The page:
Climate XChange’s Dashboard Digest is a deep dive on each of the policies that we track in the State Climate Policy Dashboard and an exploration of how these policies can interact with one another to form a robust policy landscape. The series is intended to serve as a resource to state policy actors who are seeking to increase their understanding of climate policies, learn from experts in each policy area, and view examples of states that have passed model policies.
Commercial and residential buildings account for more than one third of the country’s total greenhouse gas emissions, and making them more efficient can lead to immediate and long term environmental, health, and economic benefits. States have numerous ways to incentivize building owners to update existing, inefficient buildings, but energy codes are one of the best ways to make sure new buildings support climate goals.
Residential and commercial energy codes set minimum standards for energy efficiency practices in new construction, and since buildings have a lifespan of many decades or longer, the benefits from energy codes can compound for decades. The U.S. has no federal energy code, so states are left to decide if and how they will adopt energy codes, and because they are constantly updating due to evolving technology, a state’s progress is never complete.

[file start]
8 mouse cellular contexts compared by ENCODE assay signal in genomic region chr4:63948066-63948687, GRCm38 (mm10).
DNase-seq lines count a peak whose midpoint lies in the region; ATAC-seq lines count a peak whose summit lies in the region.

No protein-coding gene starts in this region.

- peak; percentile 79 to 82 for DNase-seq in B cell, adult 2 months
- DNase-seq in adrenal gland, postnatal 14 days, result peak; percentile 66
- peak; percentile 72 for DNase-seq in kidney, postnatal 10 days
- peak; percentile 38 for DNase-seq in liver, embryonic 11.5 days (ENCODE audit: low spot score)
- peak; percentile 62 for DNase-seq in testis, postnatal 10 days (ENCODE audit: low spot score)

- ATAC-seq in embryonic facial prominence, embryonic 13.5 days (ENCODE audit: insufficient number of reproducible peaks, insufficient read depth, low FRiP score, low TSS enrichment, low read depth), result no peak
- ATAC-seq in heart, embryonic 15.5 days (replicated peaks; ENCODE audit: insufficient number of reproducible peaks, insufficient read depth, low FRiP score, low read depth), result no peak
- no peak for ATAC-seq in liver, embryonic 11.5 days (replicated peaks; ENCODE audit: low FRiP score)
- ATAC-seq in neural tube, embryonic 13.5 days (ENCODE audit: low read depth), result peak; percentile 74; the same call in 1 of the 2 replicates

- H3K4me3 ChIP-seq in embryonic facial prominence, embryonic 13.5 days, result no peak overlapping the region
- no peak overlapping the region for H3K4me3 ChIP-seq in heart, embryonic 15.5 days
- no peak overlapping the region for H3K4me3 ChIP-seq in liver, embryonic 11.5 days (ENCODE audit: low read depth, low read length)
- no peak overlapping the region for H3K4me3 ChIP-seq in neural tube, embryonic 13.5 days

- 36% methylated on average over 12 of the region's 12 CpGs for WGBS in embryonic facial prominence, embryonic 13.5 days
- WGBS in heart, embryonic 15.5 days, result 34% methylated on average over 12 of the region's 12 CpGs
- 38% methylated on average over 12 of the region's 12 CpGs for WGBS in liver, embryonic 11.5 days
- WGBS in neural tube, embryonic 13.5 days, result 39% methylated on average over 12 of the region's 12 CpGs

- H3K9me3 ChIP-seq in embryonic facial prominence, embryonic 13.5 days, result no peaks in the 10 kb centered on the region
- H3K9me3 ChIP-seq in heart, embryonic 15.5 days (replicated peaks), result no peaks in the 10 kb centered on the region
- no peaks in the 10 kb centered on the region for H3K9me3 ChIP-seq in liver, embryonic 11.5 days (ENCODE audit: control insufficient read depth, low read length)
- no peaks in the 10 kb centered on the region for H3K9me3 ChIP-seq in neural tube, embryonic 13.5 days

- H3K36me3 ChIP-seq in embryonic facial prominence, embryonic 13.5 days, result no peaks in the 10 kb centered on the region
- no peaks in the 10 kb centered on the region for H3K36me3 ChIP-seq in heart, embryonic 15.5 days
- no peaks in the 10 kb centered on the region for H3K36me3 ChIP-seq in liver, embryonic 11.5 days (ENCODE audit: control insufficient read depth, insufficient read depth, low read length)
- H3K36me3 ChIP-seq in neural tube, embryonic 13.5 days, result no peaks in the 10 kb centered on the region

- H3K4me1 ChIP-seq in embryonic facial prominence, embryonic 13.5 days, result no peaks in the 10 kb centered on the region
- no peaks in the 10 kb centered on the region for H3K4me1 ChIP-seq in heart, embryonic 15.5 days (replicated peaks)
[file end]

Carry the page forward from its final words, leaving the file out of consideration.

In this article for our Dashboard Digest series, we’ll take a look at energy codes: how they are developed and adopted, how they differ between states, and what resources are available to make sure that they stay up to date.
What Are Energy Codes?
Building codes dictate the minimum standards for many aspects of new construction focused on health and safety. Energy codes are a subset of building codes that establish minimum levels of energy efficiency when constructing a building. They can dictate specific materials and practices that must be used, or have some other system to assess energy efficiency in the building.
Generally, states have separate energy codes for commercial and residential buildings, and the code specifies which classes of buildings are covered. While other policies tackle energy inefficiency in existing buildings, energy codes address new construction (e.g. new buildings, remodeling, additions). Energy codes set standards for building materials, design, and construction practices for walls, floors, ceilings, lighting, windows, doors and other parts of a building. They are different from appliance and equipment standards, because energy codes apply to the structure itself.
Energy codes are a regulatory instrument that can work in conjunction with other energy efficiency incentives and policies. For example, California’s newest energy code requires solar panels and energy storage to be installed on most new residential and commercial buildings in the state.
How are Energy Codes Developed?
There are two major organizations that develop the energy codes that are used by the majority of states: the International Code Council (ICC) and the American Society of Heating, Refrigerating, and Air-Conditioning Engineers (ASHRAE). Both organizations develop commercial and residential energy codes, however states typically use the ICC’s International Energy Conservation Code (IECC) for either residential or commercial buildings and ASHRAE’s 90.1 just for commercial ones.